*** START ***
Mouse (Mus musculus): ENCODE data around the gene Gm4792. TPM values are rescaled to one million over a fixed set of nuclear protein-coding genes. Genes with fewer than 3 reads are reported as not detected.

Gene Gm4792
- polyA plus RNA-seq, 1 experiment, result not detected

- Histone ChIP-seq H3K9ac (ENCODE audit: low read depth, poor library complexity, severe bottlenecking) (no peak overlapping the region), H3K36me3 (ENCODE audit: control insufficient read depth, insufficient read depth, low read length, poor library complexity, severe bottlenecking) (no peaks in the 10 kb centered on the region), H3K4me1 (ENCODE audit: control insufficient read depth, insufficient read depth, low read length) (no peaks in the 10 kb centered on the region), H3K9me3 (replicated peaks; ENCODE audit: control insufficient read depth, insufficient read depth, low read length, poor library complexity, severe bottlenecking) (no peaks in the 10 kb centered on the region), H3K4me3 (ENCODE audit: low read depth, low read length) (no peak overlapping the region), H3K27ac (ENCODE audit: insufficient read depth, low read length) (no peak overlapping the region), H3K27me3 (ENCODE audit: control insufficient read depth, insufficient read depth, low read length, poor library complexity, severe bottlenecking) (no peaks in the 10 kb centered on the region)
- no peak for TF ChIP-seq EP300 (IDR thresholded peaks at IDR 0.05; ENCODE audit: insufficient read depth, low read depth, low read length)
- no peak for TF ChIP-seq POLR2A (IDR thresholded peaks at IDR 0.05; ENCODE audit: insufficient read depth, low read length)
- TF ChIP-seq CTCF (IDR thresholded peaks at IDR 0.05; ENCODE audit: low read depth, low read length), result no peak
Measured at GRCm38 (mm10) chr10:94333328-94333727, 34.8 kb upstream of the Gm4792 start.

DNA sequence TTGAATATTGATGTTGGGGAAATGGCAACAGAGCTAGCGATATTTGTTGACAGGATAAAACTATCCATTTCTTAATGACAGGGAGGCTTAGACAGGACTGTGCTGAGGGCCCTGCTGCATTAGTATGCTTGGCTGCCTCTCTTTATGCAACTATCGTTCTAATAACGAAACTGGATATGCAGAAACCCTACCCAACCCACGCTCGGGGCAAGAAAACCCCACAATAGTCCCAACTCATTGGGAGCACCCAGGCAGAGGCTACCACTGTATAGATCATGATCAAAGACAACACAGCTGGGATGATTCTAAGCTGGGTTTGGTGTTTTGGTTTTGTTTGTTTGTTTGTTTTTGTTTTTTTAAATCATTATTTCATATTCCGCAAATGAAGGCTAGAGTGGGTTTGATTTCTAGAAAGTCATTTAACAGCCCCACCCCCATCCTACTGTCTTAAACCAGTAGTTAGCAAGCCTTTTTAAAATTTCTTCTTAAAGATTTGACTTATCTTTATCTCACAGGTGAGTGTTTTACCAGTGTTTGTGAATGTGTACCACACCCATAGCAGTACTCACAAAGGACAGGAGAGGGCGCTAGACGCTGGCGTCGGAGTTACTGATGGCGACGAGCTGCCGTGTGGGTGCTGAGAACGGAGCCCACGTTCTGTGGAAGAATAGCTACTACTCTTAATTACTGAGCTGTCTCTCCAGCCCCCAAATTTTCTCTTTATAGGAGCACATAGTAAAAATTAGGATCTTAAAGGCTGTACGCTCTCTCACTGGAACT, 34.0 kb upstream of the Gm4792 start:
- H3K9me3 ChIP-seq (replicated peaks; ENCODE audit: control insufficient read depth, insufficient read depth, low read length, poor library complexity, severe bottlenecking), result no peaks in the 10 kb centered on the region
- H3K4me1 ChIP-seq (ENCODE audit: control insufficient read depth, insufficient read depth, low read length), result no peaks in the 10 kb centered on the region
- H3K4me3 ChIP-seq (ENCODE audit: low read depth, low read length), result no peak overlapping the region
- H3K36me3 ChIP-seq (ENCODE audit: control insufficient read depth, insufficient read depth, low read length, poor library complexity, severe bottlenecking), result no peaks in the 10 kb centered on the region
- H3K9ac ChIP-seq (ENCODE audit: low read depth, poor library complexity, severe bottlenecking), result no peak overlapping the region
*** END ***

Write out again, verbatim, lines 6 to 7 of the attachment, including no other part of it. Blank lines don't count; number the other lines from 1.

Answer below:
- no peak for TF ChIP-seq POLR2A (IDR thresholded peaks at IDR 0.05; ENCODE audit: insufficient read depth, low read length)
- TF ChIP-seq CTCF (IDR thresholded peaks at IDR 0.05; ENCODE audit: low read depth, low read length), result no peak